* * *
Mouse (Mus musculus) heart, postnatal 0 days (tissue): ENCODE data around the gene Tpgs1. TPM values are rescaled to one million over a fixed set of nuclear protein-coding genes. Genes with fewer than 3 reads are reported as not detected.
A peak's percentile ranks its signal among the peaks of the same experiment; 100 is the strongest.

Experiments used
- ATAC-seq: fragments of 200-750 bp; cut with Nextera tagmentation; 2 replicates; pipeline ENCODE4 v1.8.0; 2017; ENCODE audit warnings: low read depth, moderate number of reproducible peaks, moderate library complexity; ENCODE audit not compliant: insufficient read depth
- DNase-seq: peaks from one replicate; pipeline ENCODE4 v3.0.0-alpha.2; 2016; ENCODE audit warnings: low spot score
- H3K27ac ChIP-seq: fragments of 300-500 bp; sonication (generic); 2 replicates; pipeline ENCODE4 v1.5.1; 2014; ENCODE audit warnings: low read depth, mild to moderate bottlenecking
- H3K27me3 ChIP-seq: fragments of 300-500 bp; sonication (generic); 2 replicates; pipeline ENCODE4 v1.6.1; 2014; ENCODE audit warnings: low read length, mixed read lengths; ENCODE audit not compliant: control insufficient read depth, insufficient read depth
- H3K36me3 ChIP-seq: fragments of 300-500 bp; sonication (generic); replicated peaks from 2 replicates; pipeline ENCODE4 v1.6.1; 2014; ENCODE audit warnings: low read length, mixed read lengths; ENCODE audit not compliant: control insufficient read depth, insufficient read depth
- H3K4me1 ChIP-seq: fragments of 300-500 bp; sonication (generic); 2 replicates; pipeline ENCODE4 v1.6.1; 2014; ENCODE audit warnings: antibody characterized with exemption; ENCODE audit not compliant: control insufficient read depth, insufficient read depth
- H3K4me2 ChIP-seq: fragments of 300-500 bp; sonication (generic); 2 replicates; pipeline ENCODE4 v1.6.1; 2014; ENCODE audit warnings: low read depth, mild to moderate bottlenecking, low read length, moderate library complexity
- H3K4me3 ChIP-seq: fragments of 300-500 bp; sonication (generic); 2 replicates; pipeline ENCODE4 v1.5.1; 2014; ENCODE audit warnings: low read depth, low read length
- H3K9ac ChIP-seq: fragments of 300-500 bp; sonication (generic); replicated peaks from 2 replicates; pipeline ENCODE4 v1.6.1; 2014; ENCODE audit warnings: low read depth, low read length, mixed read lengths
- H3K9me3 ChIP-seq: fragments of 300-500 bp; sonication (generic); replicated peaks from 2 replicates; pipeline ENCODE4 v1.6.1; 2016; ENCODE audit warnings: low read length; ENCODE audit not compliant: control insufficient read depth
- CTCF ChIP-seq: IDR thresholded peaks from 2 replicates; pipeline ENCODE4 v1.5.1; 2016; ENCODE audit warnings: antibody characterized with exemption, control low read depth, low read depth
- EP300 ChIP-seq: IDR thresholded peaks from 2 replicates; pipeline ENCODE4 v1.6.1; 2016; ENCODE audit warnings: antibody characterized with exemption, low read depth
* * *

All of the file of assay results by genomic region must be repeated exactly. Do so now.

Mouse (Mus musculus) heart, postnatal 0 days (tissue): ENCODE data around the gene Tpgs1. TPM values are rescaled to one million over a fixed set of nuclear protein-coding genes. Genes with fewer than 3 reads are reported as not detected.
A peak's percentile ranks its signal among the peaks of the same experiment; 100 is the strongest.

Experiments used
- ATAC-seq: fragments of 200-750 bp; cut with Nextera tagmentation; 2 replicates; pipeline ENCODE4 v1.8.0; 2017; ENCODE audit warnings: low read depth, moderate number of reproducible peaks, moderate library complexity; ENCODE audit not compliant: insufficient read depth
- DNase-seq: peaks from one replicate; pipeline ENCODE4 v3.0.0-alpha.2; 2016; ENCODE audit warnings: low spot score
- H3K27ac ChIP-seq: fragments of 300-500 bp; sonication (generic); 2 replicates; pipeline ENCODE4 v1.5.1; 2014; ENCODE audit warnings: low read depth, mild to moderate bottlenecking
- H3K27me3 ChIP-seq: fragments of 300-500 bp; sonication (generic); 2 replicates; pipeline ENCODE4 v1.6.1; 2014; ENCODE audit warnings: low read length, mixed read lengths; ENCODE audit not compliant: control insufficient read depth, insufficient read depth
- H3K36me3 ChIP-seq: fragments of 300-500 bp; sonication (generic); replicated peaks from 2 replicates; pipeline ENCODE4 v1.6.1; 2014; ENCODE audit warnings: low read length, mixed read lengths; ENCODE audit not compliant: control insufficient read depth, insufficient read depth
- H3K4me1 ChIP-seq: fragments of 300-500 bp; sonication (generic); 2 replicates; pipeline ENCODE4 v1.6.1; 2014; ENCODE audit warnings: antibody characterized with exemption; ENCODE audit not compliant: control insufficient read depth, insufficient read depth
- H3K4me2 ChIP-seq: fragments of 300-500 bp; sonication (generic); 2 replicates; pipeline ENCODE4 v1.6.1; 2014; ENCODE audit warnings: low read depth, mild to moderate bottlenecking, low read length, moderate library complexity
- H3K4me3 ChIP-seq: fragments of 300-500 bp; sonication (generic); 2 replicates; pipeline ENCODE4 v1.5.1; 2014; ENCODE audit warnings: low read depth, low read length
- H3K9ac ChIP-seq: fragments of 300-500 bp; sonication (generic); replicated peaks from 2 replicates; pipeline ENCODE4 v1.6.1; 2014; ENCODE audit warnings: low read depth, low read length, mixed read lengths
- H3K9me3 ChIP-seq: fragments of 300-500 bp; sonication (generic); replicated peaks from 2 replicates; pipeline ENCODE4 v1.6.1; 2016; ENCODE audit warnings: low read length; ENCODE audit not compliant: control insufficient read depth
- CTCF ChIP-seq: IDR thresholded peaks from 2 replicates; pipeline ENCODE4 v1.5.1; 2016; ENCODE audit warnings: antibody characterized with exemption, control low read depth, low read depth
- EP300 ChIP-seq: IDR thresholded peaks from 2 replicates; pipeline ENCODE4 v1.6.1; 2016; ENCODE audit warnings: antibody characterized with exemption, low read depth